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Biotechnol Adv. 2018 Jan - Feb;36(1):120-131. doi: 10.1016/j.biotechadv.2017.10.003. Epub 2017 Oct 10.

Improved strategies for electrochemical 1,4-NAD(P)H2 regeneration: A new era of bioreactors for industrial biocatalysis.

Author information

1
Department of Chemical and Biological Engineering, Rensselaer Polytechnic Institute, 110 8th Street, Troy, NY 12180, United States.
2
BioChemInsights, Inc., Malvern, PA 19355, United States.
3
Department of Chemical and Biological Engineering, Rensselaer Polytechnic Institute, 110 8th Street, Troy, NY 12180, United States; Department of Biological Sciences, Rensselaer Polytechnic Institute, 110 8th Street, Troy, NY 12180, United States; Department of Materials Science and Engineering, Rensselaer Polytechnic Institute, 110 8th Street, Troy, NY 12180, United States; Department of Biomedical Engineering, Rensselaer Polytechnic Institute, 110 8th Street, Troy, NY 12180, United States.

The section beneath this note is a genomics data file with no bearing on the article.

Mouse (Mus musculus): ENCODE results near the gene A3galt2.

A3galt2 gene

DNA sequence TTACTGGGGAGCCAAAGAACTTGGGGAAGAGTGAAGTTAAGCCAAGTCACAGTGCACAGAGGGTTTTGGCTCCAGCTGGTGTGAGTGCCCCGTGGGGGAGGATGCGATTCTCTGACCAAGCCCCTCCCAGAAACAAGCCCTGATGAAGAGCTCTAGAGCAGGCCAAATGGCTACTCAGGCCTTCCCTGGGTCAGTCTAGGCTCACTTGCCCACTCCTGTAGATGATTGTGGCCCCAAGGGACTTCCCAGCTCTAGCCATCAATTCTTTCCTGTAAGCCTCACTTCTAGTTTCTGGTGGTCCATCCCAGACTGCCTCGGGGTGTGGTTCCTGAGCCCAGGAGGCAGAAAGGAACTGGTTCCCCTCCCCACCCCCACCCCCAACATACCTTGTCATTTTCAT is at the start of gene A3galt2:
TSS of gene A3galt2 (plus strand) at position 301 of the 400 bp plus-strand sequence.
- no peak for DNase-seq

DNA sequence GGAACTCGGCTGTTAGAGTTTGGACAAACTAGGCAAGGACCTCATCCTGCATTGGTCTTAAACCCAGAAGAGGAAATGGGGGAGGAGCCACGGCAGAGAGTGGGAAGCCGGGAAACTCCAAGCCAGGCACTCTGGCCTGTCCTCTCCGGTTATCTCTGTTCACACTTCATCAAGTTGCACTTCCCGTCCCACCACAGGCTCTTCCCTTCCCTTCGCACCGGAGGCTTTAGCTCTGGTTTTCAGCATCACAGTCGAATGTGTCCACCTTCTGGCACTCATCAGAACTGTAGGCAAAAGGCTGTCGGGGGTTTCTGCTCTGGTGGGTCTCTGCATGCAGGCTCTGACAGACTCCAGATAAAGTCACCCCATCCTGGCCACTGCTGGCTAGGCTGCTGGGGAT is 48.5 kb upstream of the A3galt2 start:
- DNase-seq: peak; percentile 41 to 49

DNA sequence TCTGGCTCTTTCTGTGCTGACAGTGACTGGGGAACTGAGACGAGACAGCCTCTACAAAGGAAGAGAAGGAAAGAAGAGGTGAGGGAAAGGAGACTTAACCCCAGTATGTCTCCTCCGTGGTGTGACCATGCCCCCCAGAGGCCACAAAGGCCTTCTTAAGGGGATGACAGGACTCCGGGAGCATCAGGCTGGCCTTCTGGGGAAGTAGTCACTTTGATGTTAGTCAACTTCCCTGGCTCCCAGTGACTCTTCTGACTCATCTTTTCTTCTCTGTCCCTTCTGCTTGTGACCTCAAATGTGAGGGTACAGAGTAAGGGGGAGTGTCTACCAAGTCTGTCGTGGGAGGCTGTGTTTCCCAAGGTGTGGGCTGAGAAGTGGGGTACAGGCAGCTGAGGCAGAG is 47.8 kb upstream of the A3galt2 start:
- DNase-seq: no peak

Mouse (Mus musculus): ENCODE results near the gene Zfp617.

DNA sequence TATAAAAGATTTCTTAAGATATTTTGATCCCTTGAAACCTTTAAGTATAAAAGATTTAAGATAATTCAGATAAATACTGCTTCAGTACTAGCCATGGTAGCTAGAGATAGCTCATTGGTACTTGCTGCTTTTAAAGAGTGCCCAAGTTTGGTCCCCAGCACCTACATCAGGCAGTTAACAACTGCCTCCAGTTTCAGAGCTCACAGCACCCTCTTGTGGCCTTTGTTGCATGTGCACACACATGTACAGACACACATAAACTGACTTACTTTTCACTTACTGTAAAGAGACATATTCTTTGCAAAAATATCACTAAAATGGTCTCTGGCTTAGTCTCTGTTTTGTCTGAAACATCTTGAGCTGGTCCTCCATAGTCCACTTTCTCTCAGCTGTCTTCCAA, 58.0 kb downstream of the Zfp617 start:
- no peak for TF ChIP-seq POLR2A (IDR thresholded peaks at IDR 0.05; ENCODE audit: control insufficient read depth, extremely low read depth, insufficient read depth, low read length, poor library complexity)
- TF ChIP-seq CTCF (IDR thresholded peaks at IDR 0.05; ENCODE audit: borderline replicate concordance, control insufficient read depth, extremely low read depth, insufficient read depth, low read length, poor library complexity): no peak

4
Department of Chemical and Biological Engineering, Rensselaer Polytechnic Institute, 110 8th Street, Troy, NY 12180, United States; Department of Biological Sciences, Rensselaer Polytechnic Institute, 110 8th Street, Troy, NY 12180, United States. Electronic address: koffam@rpi.edu.

Abstract

Industrial enzymatic reactions requiring 1,4-NAD(P)H2 to perform redox transformations often require convoluted coupled enzyme regeneration systems to regenerate 1,4-NAD(P)H2 from NAD(P) and recycle the cofactor for as many turnovers as possible. Renewed interest in recycling the cofactor via electrochemical means is motivated by the low cost of performing electrochemical reactions, easy monitoring of the reaction progress, and straightforward product recovery. However, electrochemical cofactor regeneration methods invariably produce adventitious reduced cofactor side products which result in unproductive loss of input NAD(P). We review various literature strategies for mitigating adventitious product formation by electrochemical cofactor regeneration systems, and offer insight as to how a successful electrochemical bioreactor system could be constructed to engineer efficient 1,4-NAD(P)H2-dependent enzyme reactions of interest to the industrial biocatalysis community.

KEYWORDS:

Biocatalysis; Cofactor regeneration; Cofactors; Electrochemical bioreactors; Industrial biotechnology; NADH; NADPH; Renalase

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